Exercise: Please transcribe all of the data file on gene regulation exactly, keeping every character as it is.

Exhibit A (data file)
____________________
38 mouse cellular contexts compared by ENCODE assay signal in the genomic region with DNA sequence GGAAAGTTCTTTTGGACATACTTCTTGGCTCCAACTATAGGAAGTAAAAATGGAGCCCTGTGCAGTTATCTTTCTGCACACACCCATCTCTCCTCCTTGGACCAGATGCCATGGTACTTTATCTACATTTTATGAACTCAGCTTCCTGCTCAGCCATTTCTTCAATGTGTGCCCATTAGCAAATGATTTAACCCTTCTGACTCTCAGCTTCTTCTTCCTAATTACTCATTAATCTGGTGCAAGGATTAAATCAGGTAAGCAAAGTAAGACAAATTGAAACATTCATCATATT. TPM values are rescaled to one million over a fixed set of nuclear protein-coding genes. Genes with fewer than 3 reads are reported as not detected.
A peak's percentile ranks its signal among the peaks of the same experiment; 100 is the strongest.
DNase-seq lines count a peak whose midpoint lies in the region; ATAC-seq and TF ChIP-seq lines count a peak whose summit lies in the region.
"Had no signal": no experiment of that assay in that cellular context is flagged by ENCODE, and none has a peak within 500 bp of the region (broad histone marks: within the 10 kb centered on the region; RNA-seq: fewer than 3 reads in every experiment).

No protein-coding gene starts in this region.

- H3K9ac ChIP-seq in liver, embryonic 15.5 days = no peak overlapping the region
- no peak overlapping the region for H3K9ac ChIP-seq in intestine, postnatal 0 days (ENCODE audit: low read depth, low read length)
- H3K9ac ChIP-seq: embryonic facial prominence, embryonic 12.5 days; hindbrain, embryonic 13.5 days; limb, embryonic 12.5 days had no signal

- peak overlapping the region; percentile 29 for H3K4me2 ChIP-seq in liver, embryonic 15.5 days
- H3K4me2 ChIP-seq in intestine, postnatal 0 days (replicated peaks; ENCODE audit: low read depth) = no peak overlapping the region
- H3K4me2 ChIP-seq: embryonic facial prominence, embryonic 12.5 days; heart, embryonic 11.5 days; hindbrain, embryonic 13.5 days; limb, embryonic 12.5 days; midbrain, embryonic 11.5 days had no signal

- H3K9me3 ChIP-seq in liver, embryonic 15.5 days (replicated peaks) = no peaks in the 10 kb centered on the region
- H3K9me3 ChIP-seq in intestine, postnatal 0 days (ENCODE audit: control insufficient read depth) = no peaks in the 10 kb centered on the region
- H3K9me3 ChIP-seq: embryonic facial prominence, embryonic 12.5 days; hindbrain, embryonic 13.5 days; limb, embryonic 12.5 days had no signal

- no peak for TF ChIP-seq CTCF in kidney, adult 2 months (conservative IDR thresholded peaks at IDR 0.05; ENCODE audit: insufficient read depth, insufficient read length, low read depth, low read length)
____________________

38 mouse cellular contexts compared by ENCODE assay signal in the genomic region with DNA sequence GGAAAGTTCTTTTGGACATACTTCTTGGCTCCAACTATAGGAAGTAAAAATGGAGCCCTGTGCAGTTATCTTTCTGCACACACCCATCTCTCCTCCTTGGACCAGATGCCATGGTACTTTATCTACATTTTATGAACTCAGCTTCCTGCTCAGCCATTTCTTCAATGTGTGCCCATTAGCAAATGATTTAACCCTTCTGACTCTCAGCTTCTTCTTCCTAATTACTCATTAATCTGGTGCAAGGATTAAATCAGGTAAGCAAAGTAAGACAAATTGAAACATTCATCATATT. TPM values are rescaled to one million over a fixed set of nuclear protein-coding genes. Genes with fewer than 3 reads are reported as not detected.
A peak's percentile ranks its signal among the peaks of the same experiment; 100 is the strongest.
DNase-seq lines count a peak whose midpoint lies in the region; ATAC-seq and TF ChIP-seq lines count a peak whose summit lies in the region.
"Had no signal": no experiment of that assay in that cellular context is flagged by ENCODE, and none has a peak within 500 bp of the region (broad histone marks: within the 10 kb centered on the region; RNA-seq: fewer than 3 reads in every experiment).

No protein-coding gene starts in this region.

- H3K9ac ChIP-seq in liver, embryonic 15.5 days = no peak overlapping the region
- no peak overlapping the region for H3K9ac ChIP-seq in intestine, postnatal 0 days (ENCODE audit: low read depth, low read length)
- H3K9ac ChIP-seq: embryonic facial prominence, embryonic 12.5 days; hindbrain, embryonic 13.5 days; limb, embryonic 12.5 days had no signal

- peak overlapping the region; percentile 29 for H3K4me2 ChIP-seq in liver, embryonic 15.5 days
- H3K4me2 ChIP-seq in intestine, postnatal 0 days (replicated peaks; ENCODE audit: low read depth) = no peak overlapping the region
- H3K4me2 ChIP-seq: embryonic facial prominence, embryonic 12.5 days; heart, embryonic 11.5 days; hindbrain, embryonic 13.5 days; limb, embryonic 12.5 days; midbrain, embryonic 11.5 days had no signal

- H3K9me3 ChIP-seq in liver, embryonic 15.5 days (replicated peaks) = no peaks in the 10 kb centered on the region
- H3K9me3 ChIP-seq in intestine, postnatal 0 days (ENCODE audit: control insufficient read depth) = no peaks in the 10 kb centered on the region
- H3K9me3 ChIP-seq: embryonic facial prominence, embryonic 12.5 days; hindbrain, embryonic 13.5 days; limb, embryonic 12.5 days had no signal

- no peak for TF ChIP-seq CTCF in kidney, adult 2 months (conservative IDR thresholded peaks at IDR 0.05; ENCODE audit: insufficient read depth, insufficient read length, low read depth, low read length)